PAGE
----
And I was right. I was on my third fifty cent piece when I finally found them. Much of the promenade past the land-facing side of The Lido was obscured from by walls with a building blocking my view. But the last few shops including The Cherry Tree were visible. I saw Chester’s red shirt as he emerged from the ice cream and milkshake bar. He was holding a cone in one hand and he held the door for Emily with the other. They both turned left and walked slowly onto the promenade.
‘Can I have a turn please?’
I looked down from the telescope to see a skinny kid in a costume holding a fifty cent piece. Just my luck, of course. No one had probably been near the damn telescope all day, and now – just because they’d seen someone on it – they all wanted a go.
‘Give me a minute, lighty... alright?’
I returned to the lens. Emily and Chester were walking down the promenade now, talking and licking away at their ice-creams. A small man with a camera leapt out at them and began pointing to a sandwich board showing a cartoon picture of a muscle man and a large-breasted bikini babe. Was this Scotty? Had he given up on the khaki pith helmet? I hadn’t seen him for years, but it could have been. I watched Chester slip him some cash and he and Emily went behind the board. They were both laughing as the little guy took the picture; Chester’s arm around her with his hand resting on her shoulder. Then they stood around waiting for the instant picture to eject from the camera, the little man shaking it a few times before handing it to Emily.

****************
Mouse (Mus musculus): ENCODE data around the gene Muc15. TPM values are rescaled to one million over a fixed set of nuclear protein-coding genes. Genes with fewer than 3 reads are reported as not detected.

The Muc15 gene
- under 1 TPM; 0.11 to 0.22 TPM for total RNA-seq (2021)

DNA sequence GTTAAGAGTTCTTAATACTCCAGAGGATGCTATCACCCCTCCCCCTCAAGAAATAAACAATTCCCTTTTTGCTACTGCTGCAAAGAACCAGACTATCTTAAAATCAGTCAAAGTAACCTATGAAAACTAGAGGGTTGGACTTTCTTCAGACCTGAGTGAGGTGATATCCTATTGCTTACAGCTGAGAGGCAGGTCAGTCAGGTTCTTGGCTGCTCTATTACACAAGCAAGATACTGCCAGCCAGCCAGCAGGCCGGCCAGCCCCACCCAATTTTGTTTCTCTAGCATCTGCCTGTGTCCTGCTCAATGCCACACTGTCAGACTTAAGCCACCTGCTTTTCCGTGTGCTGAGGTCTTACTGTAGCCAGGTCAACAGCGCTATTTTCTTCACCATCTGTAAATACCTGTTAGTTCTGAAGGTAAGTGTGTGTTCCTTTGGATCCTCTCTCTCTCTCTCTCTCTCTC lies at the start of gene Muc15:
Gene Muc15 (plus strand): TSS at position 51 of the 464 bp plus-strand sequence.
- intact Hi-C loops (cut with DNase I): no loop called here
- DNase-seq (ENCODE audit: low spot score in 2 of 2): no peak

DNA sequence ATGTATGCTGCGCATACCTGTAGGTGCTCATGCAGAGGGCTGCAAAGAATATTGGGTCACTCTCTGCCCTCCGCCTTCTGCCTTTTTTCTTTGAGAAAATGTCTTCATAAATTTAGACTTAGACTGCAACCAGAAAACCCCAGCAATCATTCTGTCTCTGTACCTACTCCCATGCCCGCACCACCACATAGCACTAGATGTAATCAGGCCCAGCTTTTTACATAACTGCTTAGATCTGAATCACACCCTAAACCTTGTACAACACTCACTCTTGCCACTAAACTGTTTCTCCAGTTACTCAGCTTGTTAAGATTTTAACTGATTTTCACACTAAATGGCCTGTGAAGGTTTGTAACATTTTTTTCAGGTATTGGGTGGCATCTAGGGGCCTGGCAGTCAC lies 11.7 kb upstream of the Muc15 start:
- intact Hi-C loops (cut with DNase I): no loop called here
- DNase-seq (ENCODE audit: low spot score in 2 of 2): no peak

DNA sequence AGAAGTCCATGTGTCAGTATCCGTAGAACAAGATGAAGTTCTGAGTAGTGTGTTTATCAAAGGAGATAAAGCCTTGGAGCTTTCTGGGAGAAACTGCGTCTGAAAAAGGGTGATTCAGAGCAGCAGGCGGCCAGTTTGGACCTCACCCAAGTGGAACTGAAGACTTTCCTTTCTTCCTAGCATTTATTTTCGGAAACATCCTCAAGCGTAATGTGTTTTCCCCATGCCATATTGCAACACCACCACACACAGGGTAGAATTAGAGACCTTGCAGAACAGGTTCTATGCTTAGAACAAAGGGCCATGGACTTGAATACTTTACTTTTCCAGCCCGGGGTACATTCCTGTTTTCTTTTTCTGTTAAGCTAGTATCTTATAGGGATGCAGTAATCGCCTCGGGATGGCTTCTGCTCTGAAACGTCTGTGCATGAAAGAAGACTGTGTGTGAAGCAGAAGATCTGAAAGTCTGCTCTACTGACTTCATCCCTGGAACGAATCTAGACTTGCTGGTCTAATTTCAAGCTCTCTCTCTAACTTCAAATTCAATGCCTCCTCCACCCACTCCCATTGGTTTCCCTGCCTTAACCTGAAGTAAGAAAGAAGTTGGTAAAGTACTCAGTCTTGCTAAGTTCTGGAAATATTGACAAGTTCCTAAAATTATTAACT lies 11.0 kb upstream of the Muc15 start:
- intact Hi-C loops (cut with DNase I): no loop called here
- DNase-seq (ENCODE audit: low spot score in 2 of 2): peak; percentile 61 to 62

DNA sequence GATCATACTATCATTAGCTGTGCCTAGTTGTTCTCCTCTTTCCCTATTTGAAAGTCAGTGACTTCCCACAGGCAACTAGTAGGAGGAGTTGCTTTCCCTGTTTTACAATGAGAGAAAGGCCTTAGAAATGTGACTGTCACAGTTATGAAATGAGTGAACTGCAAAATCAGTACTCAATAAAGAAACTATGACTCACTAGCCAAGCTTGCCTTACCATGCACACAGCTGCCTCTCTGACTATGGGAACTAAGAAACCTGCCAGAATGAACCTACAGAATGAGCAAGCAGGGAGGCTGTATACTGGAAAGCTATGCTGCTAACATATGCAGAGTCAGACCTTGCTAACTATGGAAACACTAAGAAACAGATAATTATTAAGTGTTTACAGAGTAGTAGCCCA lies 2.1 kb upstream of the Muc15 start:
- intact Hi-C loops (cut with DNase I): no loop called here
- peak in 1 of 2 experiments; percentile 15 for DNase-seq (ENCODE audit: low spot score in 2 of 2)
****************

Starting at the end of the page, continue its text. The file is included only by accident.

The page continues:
Unexpectedly, the little photographer didn’t leave. Now he seemed to be having an animated conversation with Chester – both of them pointing towards the beach. What was this about? Chester and Emily kicked off their shoes and all three of them skipped over the sand towards the sea. I shook my head – what the hell were they doing?
The answer came a few seconds later. They had reached a sign erected in the sand which I knew well. There were similar signs all along the Golden Mile, the notable exception being the Black, Indian and Coloured swimming areas at Battery Beach just north of the Snake Park. The sign was in three languages: English, Afrikaans and Zulu, the English translation reading:
City of Durban: Under section 37 of the Durban Beach by-laws, this bathing area is reserved for the sole use of members of the white race group.
Of course, I’d seen hundreds of these before. You’d see them on bus stop benches, on busses themselves, on trains, outside public toilets, on public buildings, in hospitals and on ambulances. They were everywhere – we just got used to them. Usually they kept it down to the bare minimum:
Whites only / Net Blankes.
But sometimes you’d see a long one with a bit more jargon about by-laws attached.
Emily and Chester reached the sign and each placed a hand on the supporting post. Then they leaned towards each other and smiled broadly as the little photographer squatted down and took the picture. Chester placed more money in his hand and stood waiting for the photograph. Emily’s hands remained on the post, and for a second or two, I got the feeling that she was trying to pull the sign right out of the ground.